“I read to understand anger. I read so I'll remember not to judge. I read for perspective and to be reminded that that even in the face of loss and pain and doubt and confusion, life does not stop. We don't get to stop because things get hard -- we are supposed to save our weaknesses for the quiet hours of the night. I read to recognize bravery and to confront the fears I try to ignore.

I read because these parents endure and, somehow, in the devastation, they find laughter. And hope. I read for those moments. I read because, no matter how unfair or tragic their challenges, these families are willing to share their joy and strength with anyone who has the courage not to turn away.”

I’m grateful I didn’t turn away.  Rare Bird is worth every bit of the pain to get to the transcendent love.

* * * 
The book will be available at Amazon here: 
Rare Bird: A Memoir of Loss and Love

Watch Anna and her family talk about the book:


Friday, August 29, 2014

Friday Favorites - August 29

I have been off the grid on my Friday Favorites series, writing some very interesting stories for Airport Improvement magazine in the last month about special programs to help kids with autism travel more comfortably and radiant heating with geothermal technology (say what?).  These stories stretch my knowledge and help me learn new things.

I'm ready for the weekend, but I'm not ready to say goodbye to summer - my son starts preschool again on Tuesday. Here in Texas, we're kind of lucky in that the pools stay open (on the weekends) well into September, and since it's still 100 degrees, that's a good thing.

In case you missed it, I was at the Huffington Post last week with a story about appreciating the times between the busy:  http://www.huffingtonpost.com/kristin-shaw/the-spaces-between_b_5698649.html

And here's some great writing to take you into the weekend:  

From Shannon at Deepest Worth, musings on giving her daughter a good foundation in self esteem:

From Brenna at Suburban Snapshots, a gorgeous and heart-wrenching tribute to her friend Sarah.

This idea has been stuck in my head for a week, and I'm thinking that I need to start doing this too.

Have you ever heard of Safe Families? This essay from a guest writer at Rage Against the Minivan opened my eyes to this families who are helping so many kids in times of crisis.

My sister means the world to me, and this post from Rachel at Hands Free Mama is a great reminder for parents of siblings.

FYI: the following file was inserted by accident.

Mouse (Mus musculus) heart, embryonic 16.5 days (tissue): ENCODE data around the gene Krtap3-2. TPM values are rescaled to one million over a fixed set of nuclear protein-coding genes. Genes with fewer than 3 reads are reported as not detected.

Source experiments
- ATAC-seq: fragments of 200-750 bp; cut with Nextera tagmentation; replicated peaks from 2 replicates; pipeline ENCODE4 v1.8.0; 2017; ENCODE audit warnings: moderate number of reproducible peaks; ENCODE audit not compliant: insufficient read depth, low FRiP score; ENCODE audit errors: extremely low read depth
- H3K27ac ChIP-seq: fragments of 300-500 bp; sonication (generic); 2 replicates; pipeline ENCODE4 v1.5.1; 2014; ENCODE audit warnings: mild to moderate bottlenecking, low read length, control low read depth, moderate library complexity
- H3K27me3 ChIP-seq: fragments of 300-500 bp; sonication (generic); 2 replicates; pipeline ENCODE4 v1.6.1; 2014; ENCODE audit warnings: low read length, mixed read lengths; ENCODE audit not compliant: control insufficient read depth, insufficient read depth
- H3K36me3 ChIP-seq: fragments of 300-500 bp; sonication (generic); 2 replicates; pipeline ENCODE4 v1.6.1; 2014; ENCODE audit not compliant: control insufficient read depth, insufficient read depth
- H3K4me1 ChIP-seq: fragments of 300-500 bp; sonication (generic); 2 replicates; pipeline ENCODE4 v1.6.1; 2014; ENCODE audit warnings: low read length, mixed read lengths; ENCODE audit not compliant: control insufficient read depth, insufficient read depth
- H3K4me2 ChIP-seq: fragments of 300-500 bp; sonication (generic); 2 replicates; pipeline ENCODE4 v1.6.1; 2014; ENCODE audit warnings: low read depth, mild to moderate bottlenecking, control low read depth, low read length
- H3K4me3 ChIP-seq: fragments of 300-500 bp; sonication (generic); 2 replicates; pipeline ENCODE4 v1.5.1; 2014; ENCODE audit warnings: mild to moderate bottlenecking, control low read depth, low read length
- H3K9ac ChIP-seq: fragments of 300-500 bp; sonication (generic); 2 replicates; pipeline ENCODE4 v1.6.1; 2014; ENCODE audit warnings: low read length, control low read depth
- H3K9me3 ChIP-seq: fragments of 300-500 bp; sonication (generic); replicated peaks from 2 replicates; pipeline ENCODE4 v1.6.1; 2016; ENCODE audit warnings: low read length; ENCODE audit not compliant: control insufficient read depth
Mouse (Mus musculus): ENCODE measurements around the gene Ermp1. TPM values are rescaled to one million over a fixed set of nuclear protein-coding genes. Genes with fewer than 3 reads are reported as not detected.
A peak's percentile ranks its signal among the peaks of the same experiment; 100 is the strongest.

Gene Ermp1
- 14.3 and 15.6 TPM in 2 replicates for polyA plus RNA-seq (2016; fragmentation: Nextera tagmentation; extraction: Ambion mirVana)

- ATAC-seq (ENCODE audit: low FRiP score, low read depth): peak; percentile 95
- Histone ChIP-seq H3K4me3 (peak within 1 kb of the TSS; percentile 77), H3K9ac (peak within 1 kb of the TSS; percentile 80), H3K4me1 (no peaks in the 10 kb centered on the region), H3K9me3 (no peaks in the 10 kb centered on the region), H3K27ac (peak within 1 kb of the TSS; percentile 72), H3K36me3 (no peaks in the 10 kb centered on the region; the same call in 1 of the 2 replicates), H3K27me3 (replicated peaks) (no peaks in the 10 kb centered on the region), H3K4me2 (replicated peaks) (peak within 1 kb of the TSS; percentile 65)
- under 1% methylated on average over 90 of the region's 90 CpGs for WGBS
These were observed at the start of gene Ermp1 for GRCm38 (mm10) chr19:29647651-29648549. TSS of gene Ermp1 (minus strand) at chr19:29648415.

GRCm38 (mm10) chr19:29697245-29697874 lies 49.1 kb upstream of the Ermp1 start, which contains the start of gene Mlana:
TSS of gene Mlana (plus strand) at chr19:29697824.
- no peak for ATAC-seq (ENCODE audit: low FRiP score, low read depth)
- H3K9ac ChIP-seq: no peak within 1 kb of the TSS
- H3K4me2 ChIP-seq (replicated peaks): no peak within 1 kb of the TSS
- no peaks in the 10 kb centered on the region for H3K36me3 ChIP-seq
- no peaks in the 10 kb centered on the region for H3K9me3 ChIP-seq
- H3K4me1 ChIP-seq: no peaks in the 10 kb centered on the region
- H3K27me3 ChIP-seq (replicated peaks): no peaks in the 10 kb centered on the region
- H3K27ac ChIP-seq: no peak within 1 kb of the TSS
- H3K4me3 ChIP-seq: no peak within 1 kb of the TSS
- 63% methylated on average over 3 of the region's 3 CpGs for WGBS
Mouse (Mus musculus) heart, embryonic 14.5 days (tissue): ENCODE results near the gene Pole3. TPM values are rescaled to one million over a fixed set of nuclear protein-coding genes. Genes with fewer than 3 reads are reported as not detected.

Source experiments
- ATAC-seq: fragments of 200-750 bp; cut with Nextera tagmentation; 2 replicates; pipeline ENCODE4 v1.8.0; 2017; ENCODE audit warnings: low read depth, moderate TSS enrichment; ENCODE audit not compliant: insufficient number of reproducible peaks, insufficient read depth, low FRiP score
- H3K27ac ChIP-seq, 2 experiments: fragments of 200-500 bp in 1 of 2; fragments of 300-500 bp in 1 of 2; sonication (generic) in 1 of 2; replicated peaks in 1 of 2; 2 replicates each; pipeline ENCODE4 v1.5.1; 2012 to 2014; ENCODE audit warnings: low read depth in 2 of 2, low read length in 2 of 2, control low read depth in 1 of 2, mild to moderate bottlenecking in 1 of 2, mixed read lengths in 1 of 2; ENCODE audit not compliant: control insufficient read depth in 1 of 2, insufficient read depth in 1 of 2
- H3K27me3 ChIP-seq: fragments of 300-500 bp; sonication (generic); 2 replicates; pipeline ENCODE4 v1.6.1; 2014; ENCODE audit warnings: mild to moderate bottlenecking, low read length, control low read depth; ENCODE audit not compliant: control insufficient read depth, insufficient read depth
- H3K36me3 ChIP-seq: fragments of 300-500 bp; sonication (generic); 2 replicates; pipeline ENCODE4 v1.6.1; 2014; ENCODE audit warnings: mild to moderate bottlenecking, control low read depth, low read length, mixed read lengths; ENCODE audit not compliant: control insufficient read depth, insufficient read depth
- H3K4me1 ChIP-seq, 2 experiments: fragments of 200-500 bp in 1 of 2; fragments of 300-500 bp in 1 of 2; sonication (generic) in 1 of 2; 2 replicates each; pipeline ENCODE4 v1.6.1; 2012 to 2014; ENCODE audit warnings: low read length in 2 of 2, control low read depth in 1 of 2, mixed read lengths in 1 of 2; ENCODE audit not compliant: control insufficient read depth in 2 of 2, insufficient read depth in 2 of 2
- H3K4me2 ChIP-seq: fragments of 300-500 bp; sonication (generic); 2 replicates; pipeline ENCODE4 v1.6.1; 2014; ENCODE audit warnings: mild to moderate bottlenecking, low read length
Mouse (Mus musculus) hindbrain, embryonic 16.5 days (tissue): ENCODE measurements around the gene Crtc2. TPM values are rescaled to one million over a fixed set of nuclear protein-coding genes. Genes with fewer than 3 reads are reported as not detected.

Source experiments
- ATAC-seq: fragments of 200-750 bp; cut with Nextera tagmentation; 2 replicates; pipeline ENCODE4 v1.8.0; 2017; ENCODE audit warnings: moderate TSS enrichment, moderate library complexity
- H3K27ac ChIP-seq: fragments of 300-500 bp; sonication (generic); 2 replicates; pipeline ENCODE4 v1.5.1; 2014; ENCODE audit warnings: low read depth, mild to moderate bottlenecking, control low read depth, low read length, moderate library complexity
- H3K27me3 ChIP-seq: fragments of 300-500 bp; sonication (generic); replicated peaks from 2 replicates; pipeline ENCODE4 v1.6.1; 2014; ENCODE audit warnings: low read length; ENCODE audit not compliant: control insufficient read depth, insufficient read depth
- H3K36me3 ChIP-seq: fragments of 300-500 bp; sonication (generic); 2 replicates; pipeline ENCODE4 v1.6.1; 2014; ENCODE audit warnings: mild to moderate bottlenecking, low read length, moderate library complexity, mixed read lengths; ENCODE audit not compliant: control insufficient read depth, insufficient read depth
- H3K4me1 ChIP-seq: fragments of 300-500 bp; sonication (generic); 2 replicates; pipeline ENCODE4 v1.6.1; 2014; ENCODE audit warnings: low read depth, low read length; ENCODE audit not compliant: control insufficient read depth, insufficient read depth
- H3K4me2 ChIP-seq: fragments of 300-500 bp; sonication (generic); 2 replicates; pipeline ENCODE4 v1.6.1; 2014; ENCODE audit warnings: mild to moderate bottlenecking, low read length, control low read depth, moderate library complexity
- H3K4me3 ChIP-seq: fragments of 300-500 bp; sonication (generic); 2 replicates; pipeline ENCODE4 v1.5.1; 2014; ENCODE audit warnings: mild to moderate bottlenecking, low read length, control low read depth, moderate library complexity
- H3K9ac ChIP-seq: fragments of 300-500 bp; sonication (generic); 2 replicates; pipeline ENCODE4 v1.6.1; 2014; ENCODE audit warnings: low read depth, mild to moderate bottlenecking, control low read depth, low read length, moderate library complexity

My son has one more year until kindergarten, and this post still made me cry like a baby, imagining my son all grown up.

Have you ever nearly lost your mind trying to help your child find a toy? This post from Arnebya of What Now and Why at Mamalode will seem very familiar to you.


The nice people at ThinkFun sent me a Robot Turtles board game for me to evaluate, and my verdict is that it's pretty awesome. The idea is to teach preschoolers coding at a very simple and basic level, and the way it's set up is creative and engaging. My son likes the concept of telling me how to move his turtle and overcome the obstacles in the turtle's path. I just bought another copy of the game for one of his best buddies who has an app-programmer dad, and I know they're going to love playing it together.

Robot Turtles is the most-funded board game in Kickstarter history, far surpassing its $25,000 goal with $630,000 in pledges. The concept comes from former Google programmer Dan Shapiro, who wanted to share his love for coding with his two daughters. Although many computer-based platforms for preschools are already on the market, Shapiro wanted to take the learning process offline with a traditional board game.


Last, but not least, I am excited to now have a live author page at Amazon! First up is the book My Other Ex: Women's True Stories of Losing and Leaving Friends, which will be available next month.


Tuesday, August 26, 2014

Brave: a father's love

Sixteen years ago, a little boy was born. Austin was happy and healthy, with a shock of soft red hair, and grew up like any other little boy in the Midwest. 

At the time, Austin was related to Brian by marriage; Austin was the son of Brian’s brother in law, his wife’s brother. Brian was a doting uncle with no children of his own, spending time with Austin and watching him grow up.